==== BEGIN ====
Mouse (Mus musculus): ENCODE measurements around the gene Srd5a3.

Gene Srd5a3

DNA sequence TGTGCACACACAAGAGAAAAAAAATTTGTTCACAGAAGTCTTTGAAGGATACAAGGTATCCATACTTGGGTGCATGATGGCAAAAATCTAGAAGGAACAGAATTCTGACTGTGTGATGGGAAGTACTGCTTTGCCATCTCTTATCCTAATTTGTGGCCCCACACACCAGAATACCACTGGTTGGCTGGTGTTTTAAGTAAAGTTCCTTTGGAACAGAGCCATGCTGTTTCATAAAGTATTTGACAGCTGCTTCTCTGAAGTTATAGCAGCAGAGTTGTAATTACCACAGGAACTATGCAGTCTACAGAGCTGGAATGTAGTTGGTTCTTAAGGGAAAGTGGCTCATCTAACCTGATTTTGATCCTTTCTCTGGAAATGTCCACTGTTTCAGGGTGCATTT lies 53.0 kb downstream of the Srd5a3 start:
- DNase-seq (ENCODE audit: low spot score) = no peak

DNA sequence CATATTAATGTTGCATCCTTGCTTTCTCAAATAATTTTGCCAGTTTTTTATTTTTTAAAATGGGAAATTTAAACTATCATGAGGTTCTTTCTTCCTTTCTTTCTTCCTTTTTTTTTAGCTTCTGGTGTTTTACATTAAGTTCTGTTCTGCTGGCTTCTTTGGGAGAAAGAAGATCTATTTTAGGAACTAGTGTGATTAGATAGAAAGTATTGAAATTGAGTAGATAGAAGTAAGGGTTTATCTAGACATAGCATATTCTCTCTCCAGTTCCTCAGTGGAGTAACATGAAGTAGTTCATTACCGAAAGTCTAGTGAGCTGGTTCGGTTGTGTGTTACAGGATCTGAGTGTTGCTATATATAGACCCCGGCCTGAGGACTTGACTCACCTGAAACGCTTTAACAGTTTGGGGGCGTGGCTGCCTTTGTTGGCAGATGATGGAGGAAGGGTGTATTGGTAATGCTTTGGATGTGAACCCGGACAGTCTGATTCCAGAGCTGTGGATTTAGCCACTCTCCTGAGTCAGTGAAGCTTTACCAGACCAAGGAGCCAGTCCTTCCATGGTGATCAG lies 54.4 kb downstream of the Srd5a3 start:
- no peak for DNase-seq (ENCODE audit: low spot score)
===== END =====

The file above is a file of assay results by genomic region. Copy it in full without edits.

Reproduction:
Mouse (Mus musculus): ENCODE measurements around the gene Srd5a3.

Gene Srd5a3

DNA sequence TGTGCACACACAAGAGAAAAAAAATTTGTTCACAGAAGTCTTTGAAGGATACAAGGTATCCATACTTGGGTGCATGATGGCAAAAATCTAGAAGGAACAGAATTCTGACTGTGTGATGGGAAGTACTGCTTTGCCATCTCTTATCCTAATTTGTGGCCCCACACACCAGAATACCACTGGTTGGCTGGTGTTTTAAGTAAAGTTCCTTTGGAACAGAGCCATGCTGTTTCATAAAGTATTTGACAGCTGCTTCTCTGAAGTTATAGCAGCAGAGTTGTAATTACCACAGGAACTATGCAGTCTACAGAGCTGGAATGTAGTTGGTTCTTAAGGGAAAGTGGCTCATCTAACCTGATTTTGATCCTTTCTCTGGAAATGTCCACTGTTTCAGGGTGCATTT lies 53.0 kb downstream of the Srd5a3 start:
- DNase-seq (ENCODE audit: low spot score) = no peak

DNA sequence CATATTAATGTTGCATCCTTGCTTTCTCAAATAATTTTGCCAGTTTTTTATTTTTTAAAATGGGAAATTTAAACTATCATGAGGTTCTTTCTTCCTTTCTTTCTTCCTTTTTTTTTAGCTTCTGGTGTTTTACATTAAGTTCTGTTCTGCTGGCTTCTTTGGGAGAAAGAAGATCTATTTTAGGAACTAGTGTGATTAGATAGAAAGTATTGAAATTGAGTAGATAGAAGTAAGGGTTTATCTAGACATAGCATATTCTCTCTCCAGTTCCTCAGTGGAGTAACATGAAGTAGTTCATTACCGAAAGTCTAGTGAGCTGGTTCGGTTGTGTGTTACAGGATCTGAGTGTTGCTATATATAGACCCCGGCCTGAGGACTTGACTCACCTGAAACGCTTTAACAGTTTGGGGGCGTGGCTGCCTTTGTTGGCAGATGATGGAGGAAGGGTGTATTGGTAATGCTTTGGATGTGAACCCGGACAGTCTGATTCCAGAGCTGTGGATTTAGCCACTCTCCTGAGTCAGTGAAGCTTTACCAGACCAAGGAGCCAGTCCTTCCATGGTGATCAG lies 54.4 kb downstream of the Srd5a3 start:
- no peak for DNase-seq (ENCODE audit: low spot score)